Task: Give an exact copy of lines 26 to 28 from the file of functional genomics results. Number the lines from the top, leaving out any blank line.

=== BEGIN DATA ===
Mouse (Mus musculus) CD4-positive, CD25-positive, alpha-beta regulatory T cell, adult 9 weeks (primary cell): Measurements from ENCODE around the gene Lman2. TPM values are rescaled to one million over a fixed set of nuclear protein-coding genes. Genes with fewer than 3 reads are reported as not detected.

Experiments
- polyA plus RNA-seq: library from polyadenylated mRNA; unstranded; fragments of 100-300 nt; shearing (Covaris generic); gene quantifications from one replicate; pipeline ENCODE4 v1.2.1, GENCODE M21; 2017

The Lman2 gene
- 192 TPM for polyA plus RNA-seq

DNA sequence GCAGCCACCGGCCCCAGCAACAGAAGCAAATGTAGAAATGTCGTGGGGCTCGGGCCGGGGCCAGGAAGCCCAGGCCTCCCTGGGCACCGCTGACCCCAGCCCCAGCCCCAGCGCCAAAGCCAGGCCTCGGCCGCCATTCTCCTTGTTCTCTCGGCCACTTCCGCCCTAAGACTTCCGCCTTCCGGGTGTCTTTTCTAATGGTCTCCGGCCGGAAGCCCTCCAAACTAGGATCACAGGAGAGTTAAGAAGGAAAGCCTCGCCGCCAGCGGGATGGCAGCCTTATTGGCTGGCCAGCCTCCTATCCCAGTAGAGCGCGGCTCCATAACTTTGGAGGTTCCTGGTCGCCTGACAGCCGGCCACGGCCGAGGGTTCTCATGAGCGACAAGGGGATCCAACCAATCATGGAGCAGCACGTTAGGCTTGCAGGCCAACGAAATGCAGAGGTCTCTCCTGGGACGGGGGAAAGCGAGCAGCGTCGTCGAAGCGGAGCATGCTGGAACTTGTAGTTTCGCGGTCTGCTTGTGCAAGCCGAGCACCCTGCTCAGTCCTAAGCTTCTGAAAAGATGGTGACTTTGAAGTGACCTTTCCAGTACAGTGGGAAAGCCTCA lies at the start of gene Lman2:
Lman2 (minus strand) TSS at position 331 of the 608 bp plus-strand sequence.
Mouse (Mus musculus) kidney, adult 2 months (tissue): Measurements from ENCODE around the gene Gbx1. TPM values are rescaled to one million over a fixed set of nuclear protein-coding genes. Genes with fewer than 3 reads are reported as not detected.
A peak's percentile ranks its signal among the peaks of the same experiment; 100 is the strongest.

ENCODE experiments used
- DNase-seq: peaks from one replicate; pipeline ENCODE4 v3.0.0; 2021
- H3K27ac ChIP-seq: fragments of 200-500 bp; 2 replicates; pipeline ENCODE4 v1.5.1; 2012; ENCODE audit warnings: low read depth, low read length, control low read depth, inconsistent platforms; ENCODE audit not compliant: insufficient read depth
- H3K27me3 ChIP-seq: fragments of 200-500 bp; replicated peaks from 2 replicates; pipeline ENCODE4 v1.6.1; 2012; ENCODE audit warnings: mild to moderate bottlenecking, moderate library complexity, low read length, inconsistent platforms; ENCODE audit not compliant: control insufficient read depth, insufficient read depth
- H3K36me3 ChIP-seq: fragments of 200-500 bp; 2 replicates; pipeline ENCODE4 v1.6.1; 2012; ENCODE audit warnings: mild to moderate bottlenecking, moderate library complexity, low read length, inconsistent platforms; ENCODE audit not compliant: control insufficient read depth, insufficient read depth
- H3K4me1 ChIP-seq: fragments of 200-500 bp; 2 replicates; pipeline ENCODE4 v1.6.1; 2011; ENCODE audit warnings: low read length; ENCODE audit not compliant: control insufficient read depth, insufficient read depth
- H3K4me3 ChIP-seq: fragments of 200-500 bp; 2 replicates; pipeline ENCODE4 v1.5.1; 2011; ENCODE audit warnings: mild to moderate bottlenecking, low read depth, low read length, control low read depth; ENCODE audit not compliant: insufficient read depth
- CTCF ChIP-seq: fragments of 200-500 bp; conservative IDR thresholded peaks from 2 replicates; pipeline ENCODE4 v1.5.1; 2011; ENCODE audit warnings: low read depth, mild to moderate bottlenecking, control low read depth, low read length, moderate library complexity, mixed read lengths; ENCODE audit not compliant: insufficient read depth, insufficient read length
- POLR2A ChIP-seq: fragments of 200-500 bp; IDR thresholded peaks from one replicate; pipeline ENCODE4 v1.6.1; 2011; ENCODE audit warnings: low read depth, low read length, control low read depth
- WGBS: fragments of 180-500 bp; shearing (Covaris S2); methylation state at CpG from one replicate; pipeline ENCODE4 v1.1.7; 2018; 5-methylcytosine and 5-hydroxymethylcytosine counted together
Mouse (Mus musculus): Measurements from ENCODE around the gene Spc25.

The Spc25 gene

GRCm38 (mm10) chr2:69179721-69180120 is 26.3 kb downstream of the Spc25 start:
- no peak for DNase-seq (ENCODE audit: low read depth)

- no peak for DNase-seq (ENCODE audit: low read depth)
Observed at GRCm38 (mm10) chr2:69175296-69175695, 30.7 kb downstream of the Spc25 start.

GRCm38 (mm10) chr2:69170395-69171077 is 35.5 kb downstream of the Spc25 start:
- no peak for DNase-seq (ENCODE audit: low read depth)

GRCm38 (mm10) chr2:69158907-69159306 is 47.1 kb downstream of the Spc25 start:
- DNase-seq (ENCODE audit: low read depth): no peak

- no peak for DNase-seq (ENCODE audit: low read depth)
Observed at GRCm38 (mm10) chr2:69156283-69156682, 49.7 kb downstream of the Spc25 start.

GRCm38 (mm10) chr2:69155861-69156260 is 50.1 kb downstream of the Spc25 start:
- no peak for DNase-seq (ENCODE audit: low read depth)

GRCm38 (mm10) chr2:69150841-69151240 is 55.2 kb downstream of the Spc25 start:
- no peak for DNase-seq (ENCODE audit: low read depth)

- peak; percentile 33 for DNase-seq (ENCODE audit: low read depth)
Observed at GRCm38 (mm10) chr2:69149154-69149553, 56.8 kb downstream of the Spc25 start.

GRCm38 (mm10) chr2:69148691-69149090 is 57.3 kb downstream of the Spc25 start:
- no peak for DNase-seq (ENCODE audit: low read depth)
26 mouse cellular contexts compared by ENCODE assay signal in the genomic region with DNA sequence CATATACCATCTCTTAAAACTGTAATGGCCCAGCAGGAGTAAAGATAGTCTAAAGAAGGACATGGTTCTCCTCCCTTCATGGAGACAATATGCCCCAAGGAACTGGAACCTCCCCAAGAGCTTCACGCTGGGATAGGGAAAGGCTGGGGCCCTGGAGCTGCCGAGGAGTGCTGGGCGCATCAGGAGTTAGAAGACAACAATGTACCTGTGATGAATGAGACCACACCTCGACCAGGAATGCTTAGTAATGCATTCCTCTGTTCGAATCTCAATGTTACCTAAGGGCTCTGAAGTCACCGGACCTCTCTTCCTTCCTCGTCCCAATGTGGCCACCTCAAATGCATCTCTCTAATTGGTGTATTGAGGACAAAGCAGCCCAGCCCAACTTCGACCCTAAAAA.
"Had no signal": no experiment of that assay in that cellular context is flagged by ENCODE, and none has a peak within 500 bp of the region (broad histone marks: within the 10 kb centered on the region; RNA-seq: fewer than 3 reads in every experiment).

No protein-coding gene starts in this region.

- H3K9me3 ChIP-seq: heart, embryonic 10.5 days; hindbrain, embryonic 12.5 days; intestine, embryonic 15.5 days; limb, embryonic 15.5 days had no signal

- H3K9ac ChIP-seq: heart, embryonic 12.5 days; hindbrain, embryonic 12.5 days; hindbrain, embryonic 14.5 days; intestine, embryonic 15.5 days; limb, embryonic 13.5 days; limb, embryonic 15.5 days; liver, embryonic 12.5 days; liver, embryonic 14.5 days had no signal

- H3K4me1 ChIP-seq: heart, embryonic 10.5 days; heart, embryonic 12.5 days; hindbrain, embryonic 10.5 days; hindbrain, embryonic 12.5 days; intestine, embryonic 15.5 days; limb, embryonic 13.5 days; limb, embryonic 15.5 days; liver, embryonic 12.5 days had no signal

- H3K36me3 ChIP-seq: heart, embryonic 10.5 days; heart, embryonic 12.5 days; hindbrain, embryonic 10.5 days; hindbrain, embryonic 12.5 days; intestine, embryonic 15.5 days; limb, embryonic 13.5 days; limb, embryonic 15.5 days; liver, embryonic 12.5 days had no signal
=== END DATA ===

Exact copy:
GRCm38 (mm10) chr2:69170395-69171077 is 35.5 kb downstream of the Spc25 start:
- no peak for DNase-seq (ENCODE audit: low read depth)

GRCm38 (mm10) chr2:69158907-69159306 is 47.1 kb downstream of the Spc25 start: